Our editor-in-chief Nate Yapp is proud to have contributed to the new book Hidden Horror: A Celebration of 101 Underrated and Overlooked Fright Flicks, edited by Aaron Christensen. Another contributors include Anthony Timpone, B.J. Colangelo, Dave Alexander, Classic-Horror.com's own Robert C. Ring and John W. Bowen. Pick up a copy today from Amazon.com!
Although you wouldn’t know it from the American release title, the reproachable Attack of the Mushroom People, Ishiro Honda’s 1963 Matango is a creepy little conglomeration of horror, science fiction, fantasy, and human drama. Awash in dream-like imagery and grim atmosphere, this Japanese flick is an underrated gem with a few minor, easily overlooked flaws.
A yacht sails out on the open sea for a weekend pleasure cruise. On board is the ship’s owner, industrialist Fumio, as well as psychologist Kenji, Kenji’s girlfriend Akiko, singing star Mami, and writer Etsuro. Fumio’s employee Naoyuki acts as skipper, assisted by sailor Senzo. During a brutal thunderstorm, the ship’s mast breaks, stranding the passengers and crew on a remote, fog-shrouded island. They discover a derelict, unmanned research vessel, covered in fungus. The captain’s log indicates that the island’s mushrooms are not to be eaten. Unfortunately, the mushrooms grow in abundance – other sources of food, not so much. As panic and hunger set in amongst the shipwreck victims, they turn on each other. If that weren’t enough, deformed, humanoid creatures are occasionally seen skulking around in the jungle… and on the ship,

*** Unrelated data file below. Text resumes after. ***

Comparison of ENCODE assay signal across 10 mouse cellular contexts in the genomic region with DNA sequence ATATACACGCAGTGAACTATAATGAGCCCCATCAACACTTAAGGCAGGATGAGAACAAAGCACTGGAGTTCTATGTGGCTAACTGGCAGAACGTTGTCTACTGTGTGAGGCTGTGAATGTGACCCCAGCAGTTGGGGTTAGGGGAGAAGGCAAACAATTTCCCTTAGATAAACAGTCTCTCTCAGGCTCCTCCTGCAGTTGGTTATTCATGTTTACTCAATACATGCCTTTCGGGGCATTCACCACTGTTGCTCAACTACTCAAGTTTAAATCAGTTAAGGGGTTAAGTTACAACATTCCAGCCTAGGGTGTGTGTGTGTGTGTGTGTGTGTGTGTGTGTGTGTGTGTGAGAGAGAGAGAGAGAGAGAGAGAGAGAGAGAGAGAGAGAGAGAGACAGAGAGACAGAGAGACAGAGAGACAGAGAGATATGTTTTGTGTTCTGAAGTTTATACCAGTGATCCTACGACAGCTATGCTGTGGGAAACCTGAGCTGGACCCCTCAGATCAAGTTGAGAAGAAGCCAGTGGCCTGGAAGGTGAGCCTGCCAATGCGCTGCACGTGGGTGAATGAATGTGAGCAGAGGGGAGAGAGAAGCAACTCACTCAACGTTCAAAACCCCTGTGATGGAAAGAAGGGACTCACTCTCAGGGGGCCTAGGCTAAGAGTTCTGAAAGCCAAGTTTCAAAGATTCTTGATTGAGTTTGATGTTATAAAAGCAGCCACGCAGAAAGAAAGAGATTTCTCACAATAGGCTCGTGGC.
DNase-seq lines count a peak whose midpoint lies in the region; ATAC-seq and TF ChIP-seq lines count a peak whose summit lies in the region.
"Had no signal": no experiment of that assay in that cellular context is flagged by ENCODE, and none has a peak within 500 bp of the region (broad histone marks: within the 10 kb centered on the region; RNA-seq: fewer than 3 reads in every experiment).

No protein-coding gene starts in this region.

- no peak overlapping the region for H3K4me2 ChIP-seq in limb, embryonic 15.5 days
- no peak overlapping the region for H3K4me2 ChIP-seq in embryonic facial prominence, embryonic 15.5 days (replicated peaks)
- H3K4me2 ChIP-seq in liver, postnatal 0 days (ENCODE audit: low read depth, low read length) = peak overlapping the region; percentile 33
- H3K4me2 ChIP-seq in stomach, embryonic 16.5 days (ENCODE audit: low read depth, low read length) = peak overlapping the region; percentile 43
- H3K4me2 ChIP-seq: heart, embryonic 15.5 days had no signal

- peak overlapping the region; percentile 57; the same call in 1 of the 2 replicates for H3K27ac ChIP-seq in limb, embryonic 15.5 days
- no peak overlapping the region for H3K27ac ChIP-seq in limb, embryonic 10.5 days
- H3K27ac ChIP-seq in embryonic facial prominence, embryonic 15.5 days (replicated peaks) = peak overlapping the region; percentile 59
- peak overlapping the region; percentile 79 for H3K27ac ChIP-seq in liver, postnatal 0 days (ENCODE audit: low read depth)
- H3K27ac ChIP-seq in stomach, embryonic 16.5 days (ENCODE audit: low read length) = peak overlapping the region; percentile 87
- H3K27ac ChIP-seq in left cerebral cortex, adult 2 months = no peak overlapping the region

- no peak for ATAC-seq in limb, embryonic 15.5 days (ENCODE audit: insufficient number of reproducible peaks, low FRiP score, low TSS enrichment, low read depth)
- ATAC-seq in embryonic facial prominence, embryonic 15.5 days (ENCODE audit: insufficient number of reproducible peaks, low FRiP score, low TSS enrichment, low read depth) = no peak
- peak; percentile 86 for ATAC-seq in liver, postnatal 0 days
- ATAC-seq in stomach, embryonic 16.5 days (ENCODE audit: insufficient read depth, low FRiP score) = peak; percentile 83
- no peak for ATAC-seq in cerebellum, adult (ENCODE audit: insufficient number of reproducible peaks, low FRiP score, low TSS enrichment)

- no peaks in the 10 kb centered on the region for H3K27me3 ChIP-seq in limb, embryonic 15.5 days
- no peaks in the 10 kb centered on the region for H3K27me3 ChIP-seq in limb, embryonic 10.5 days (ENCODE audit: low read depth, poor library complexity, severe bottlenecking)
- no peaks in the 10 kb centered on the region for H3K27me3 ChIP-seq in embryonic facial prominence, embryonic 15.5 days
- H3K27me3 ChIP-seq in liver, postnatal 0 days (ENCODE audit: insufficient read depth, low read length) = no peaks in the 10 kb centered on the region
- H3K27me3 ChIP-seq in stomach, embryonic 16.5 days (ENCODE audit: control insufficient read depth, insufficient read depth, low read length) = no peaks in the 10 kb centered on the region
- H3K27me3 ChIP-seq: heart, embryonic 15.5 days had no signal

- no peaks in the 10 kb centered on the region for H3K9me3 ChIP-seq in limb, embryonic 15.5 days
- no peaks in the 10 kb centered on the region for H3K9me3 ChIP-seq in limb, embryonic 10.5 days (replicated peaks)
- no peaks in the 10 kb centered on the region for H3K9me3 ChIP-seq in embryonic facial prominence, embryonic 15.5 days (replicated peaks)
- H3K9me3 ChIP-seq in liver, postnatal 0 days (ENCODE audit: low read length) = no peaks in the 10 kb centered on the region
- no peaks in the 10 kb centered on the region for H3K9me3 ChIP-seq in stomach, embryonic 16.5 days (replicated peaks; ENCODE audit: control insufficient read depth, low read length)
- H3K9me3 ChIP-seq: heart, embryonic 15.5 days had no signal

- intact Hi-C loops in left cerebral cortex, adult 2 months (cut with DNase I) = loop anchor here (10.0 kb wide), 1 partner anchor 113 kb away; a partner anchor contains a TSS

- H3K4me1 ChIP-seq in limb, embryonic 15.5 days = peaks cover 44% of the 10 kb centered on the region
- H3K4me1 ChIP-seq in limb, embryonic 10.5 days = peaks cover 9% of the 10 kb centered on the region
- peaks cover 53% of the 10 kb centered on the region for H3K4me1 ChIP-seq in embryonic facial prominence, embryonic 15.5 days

What’s surprising about Matango is that the large part of the drama comes from human conflict, rather than a struggle against the island’s population of mushroom monsters. Initially, the protagonists set out to “get away from it all,” citing the problems of city living. At one point Etsuro states a clear belief that the pleasure-cruisers are superior to “common” humanity and he doesn’t find much disagreement amongst his friends. Of course, their little “escape” on Fumio’s yacht is a joke – they have an AM/FM radio and they still happily partake in a little classism by treating Naoyuki and Senzo as little more than hired hands. Their geographical position aside, this bourgeoisie bunch are still firmly entrenched in society.
Once the group is stranded on the island – their wish for a break from society granted all too well – it becomes quite apparent that they are nothing without the social structures that hold them in place. Their microcosm of respectability breaks down. Naoyuki takes natural command of the situation, organizing the tired castaways to gather food and water. However, his authority is tenuous and does not allow him control over the mounting interpersonal tensions. Senzo antagonizes his former superiors at every turn. Fumio tries to pretend that he is still the man in charge by taking separate quarters from everyone else. Mami uses her sexuality to drive a wedge between the men. Finally, Etsuro breaks down and eats a mushroom, which is where things really start getting interesting.